During any given game more than 23,000 followers can engage in conversation with me via @CanucksGame; some enjoy talking about the power play, others want to know about scoring streaks and some want to debate fighting’s place in hockey.
I don’t recall the first time a tweet from @Raffi_RC came through, but I know it was regarding a scrap on the ice. We tweeted back and forth about fighting, “Raffi” giving his two cents, me returning mine.
Then a few weeks ago I was in the Canucks dressing room post-practice when a story opportunity arose. Jonathan Wall, director of hockey administration, asked me to meet him in the hallway after the Kevin Bieksa scrum I was about to partake in.
When I walked into the hall, the man talking to Jonathan was vaguely familiar, it was like he was once my best friend and yet I knew I’d never met him before.
It was Raffi – like Raffi, Raffi – as in children’s singer Raffi Cavoukian, known for hits like Baby Beluga, Down by the Bay and Bananaphone.
“Wow, Derek, it’s such a pleasure to meet you, I’m a big fan,” he actually said and I have witnesses because I know how fake it sounds but it’s actually true.
Why on earth would Raffi – like Raffi, Raffi – be telling me he’s a fan of mine, when I was and still am a huge fan of his?
Turns out Raffi is a Canucks fan and when he can’t watch the team play, he follows @CanucksGame on Twitter. Yes, the Raffi disputing fighting’s place in hockey was Raffi, Raffi – what are the odds. That’s like someone saying they’re friends with Wayne, and then it's Wayne Gretzky.
Jokes aside, Raffi isn’t kidding about keeping hockey clean and respectful. He recently released the toe-tapping tune On Hockey Days to promote all the good things about hockey, all the things that are forgotten more often than not.
“I live on Salt Spring Island, the only community of 10,000 people in Canada that doesn’t have a hockey rink,” explained Raffi, founder & chair of Centre for Child Honouring. “Just think of the devoted hockey moms and dads that have to take a ferry to Duncan or someplace for their kids to play hockey. There’s a lot of dedication and support being shown there and it really moves me and that’s what gave rise to the song.”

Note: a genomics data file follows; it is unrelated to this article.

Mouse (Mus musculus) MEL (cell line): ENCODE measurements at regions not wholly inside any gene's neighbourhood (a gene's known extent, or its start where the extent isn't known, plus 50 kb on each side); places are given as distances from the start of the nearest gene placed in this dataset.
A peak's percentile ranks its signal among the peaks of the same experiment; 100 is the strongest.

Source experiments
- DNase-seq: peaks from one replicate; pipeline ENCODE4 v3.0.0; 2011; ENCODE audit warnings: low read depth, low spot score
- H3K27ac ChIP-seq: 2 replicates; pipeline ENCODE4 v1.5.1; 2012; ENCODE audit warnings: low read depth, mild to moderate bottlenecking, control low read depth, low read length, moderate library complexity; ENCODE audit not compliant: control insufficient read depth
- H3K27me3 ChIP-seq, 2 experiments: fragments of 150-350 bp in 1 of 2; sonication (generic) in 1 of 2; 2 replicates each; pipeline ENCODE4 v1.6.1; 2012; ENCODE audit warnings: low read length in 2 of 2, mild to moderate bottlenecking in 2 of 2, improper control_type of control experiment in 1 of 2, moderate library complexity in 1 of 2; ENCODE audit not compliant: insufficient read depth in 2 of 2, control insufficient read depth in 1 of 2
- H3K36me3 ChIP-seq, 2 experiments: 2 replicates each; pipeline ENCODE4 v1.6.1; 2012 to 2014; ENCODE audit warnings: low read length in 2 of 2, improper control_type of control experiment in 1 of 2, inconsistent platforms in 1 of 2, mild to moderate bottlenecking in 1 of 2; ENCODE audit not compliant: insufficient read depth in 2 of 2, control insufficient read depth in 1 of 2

The nearly three-minute song, recorded in Calgary, took several weeks to write and another month was required to create the video. The project was a labour of love for Raffi and all those involved, and he believes the song has the potential to be his biggest yet.
“We’ve got one anthem for the game, which is Stompin’ Tom’s, and if there’s room to have another anthem by Stompin’ Raffi, I’m all for it,” he laughed.
Raffi has been in the music business for more than 35 years and if you’re like me, you grew up on his catchy tunes. If you’re like me, you also believed Raffi was a character like all the other children’s performers out there, and not a real person.
He’s real all right, as are his messages of spreading fun, fair play and respect, that have been heard worldwide. He knew one day he’d write a hockey song and the 63-year-old Armenian-Canadian is immensely proud of On Hockey Days.
Raffi’s love of our national past time began at age 10 when he came to Canada as an immigrant. He was drawn to the game instantly and his first English compositions were imitations of Foster Hewitt calling play-by-play of Hockey Night in Canada games, usually featuring the Toronto Maple Leafs, his favourite team.
When Raffi moved to the West Coast in 1990, a new team caught his attention and he’s been along for the ride with the Canucks ever since. Although he never played hockey as a child, he and his brother were table hockey kings, so much so they’d curve the sticks of the metallic hockey players so they could shoot top shelf.
Raffi was raised in hockey and he’s now produced a song to help raise the respect level for the game and the unsung heroes who make playing it possible.
“It’s a song born in my pure love of the game, it’s a song about hockey at the grassroots level, hockey families going to the rink and that’s what feeds the NHL. I’ve come up with a hockey song honouring the hockey moms and dads that make the game possible at all levels and again, I’m very proud of it.
“Someday I’m looking forward to is hearing it played at Rogers Arena, can you get on that Derek?”
I’ll try my best Raffi, it’s the least I can do for the man who enriched my childhood with the lyrics “Baby beluga in the deep blue sea, Swim so wild and you swim so free,” and is a superstar to my son today.